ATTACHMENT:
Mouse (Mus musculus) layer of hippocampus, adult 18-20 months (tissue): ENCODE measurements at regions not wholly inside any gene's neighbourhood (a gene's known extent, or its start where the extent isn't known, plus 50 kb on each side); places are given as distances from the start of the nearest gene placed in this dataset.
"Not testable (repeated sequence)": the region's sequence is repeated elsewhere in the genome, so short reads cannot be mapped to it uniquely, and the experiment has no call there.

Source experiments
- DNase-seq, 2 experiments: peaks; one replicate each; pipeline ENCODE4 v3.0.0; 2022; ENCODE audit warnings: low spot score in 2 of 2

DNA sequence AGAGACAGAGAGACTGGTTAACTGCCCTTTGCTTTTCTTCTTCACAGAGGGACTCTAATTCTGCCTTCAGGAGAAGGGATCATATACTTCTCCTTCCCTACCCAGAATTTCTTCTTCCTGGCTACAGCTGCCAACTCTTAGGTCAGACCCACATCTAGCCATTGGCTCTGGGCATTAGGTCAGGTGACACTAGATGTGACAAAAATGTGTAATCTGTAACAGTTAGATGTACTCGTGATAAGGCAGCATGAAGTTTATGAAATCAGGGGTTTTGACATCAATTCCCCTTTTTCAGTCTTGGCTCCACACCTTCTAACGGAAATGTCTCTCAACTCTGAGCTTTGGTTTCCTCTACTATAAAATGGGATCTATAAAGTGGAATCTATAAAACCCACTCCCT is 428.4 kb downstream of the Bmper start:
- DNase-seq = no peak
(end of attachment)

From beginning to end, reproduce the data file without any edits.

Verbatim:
Mouse (Mus musculus) layer of hippocampus, adult 18-20 months (tissue): ENCODE measurements at regions not wholly inside any gene's neighbourhood (a gene's known extent, or its start where the extent isn't known, plus 50 kb on each side); places are given as distances from the start of the nearest gene placed in this dataset.
"Not testable (repeated sequence)": the region's sequence is repeated elsewhere in the genome, so short reads cannot be mapped to it uniquely, and the experiment has no call there.

Source experiments
- DNase-seq, 2 experiments: peaks; one replicate each; pipeline ENCODE4 v3.0.0; 2022; ENCODE audit warnings: low spot score in 2 of 2

DNA sequence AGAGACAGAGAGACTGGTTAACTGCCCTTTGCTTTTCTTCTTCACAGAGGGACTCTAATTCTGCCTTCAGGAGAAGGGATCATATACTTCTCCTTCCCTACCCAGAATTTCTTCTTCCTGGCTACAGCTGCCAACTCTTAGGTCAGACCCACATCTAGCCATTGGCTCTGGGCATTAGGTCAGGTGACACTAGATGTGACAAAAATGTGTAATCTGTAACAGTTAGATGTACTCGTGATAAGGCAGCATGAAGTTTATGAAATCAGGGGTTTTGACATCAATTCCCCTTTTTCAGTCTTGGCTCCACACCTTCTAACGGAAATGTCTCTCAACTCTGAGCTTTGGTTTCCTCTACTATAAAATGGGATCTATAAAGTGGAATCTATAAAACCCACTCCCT is 428.4 kb downstream of the Bmper start:
- DNase-seq = no peak